September 30, 2014 feature
Scientists manipulate molecules inside living cells with temperature gradients
(Phys.org) —The ability to make measurements of the biomolecular interactions that occur inside living cells is essential for understanding complex biological processes. But probing the inside of living cells without damaging them is a challenge. The cell membrane shields electrical fields, prohibiting the use of electrophoresis, a technique that is commonly used to analyze biological samples in a variety of areas outside living cells.
Now in a new paper, researchers have demonstrated for the first time that thermophoresis—the movement of molecules due to a temperature gradient rather than an electric field—can be used to measure the movement of DNA and other molecules inside living cells. The paper, by Maren R. Reichl and Dieter Braun at the Ludwig Maximilian University of Munich, is published in a recent issue of The Journal of the American Chemical Society.
"Our work shows that the measurement of thermophoresis in living cells is possible—moreover, in parallel across the cell and not at one single point," Braun told Phys.org.
In the new technique, a temperature gradient is applied across a cell by an infrared laser. Fluorescently marked molecules inside the cell move along this temperature gradient from hotter to colder regions. A camera can record this thermophoretic movement, with every camera pixel measuring thermophoresis simultaneously and independently. The technique can be performed in the natural environment of cells in vivo.
The researchers demonstrated the use of thermophoresis measurements of DNA in the cytoplasm of living cells. Interestingly, the results revealed that DNA movement in the cytoplasm is slowed down, probably due to molecular crowding. In addition to measuring the movement of DNA, the thermophoresis technique could also measure the movement of proteins, pharmaceutical components, and other molecules in cells as long as they can move through the cytoplasm. Ribosomes, for example, are so large and bound to the endoplasmic reticulum that they cannot easily diffuse through the cytoplasm, making them poor candidates for thermophoresis.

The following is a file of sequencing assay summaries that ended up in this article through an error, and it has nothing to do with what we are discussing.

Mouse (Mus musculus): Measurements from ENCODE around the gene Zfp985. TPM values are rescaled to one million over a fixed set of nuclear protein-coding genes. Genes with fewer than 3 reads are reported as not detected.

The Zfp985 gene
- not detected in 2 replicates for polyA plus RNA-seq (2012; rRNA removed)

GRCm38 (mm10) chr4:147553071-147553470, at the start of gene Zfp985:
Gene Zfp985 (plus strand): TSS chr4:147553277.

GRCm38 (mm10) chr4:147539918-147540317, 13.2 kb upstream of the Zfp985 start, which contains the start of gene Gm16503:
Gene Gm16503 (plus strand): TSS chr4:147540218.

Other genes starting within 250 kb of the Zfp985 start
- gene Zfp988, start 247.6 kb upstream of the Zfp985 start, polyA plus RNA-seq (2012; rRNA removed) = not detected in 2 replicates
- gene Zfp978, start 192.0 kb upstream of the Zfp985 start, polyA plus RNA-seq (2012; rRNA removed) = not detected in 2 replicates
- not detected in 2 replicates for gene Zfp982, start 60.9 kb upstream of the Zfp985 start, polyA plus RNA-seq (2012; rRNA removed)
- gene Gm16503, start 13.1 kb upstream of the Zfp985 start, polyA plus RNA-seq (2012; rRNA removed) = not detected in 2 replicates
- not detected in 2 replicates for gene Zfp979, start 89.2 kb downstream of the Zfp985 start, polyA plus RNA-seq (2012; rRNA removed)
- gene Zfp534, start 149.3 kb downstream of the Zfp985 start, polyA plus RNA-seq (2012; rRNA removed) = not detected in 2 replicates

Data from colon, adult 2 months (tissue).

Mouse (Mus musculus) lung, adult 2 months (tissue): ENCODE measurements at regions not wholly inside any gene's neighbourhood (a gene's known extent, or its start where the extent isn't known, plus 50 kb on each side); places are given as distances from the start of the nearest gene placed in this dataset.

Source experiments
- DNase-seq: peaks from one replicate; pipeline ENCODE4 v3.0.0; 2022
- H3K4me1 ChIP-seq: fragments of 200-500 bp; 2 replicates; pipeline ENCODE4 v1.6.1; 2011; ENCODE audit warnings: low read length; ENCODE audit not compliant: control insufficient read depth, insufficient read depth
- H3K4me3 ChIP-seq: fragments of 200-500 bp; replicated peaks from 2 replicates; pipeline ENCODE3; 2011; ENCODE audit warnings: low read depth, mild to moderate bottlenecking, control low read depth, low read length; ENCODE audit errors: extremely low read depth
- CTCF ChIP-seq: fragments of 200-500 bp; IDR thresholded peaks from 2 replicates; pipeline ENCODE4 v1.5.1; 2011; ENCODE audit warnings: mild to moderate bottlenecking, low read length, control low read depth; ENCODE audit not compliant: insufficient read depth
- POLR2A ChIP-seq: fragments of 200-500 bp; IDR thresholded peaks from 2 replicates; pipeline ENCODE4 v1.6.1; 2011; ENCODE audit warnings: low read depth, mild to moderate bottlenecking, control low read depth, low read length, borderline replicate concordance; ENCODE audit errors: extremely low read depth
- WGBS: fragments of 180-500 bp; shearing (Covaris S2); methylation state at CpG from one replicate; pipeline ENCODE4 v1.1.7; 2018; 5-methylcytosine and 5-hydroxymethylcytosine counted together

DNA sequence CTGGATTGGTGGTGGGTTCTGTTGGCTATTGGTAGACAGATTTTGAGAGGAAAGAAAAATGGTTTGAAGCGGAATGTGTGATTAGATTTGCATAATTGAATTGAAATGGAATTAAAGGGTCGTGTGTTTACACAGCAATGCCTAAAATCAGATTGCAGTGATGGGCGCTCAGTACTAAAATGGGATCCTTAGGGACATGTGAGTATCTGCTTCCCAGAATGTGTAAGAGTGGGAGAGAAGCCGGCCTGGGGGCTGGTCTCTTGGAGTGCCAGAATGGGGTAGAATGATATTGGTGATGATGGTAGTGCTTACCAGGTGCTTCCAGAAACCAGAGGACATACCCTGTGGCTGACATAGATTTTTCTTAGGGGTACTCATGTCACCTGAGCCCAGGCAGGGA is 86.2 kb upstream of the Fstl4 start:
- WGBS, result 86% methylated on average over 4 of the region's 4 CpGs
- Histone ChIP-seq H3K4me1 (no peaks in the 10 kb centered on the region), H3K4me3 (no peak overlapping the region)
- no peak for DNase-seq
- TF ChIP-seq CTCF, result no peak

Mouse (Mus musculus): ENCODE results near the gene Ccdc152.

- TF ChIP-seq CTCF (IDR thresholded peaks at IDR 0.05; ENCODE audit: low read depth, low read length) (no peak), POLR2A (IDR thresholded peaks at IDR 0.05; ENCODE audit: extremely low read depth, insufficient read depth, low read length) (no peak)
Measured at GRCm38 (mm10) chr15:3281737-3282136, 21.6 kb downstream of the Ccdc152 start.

One way that thermophoresis inside living cells can be used is to measure the binding affinities of molecules. As the scientists explain, the binding of a fluorescently marked molecule such as DNA or a protein leads to a change in the thermophoretic depletion strength. Binding affinities can reveal more detailed information about the interactions of these molecules.
"The dream would be to record binding affinities in living cells, i.e., translating the award-winning microscale thermophoresis (MST) technique of our startup company Nanotemper into living cells," Braun said. "However, the measurement protocol is not yet robust against the shape of the cell, so some more tricks to make it work will be necessary. But we are optimistic—experimental tricks are our specialty."
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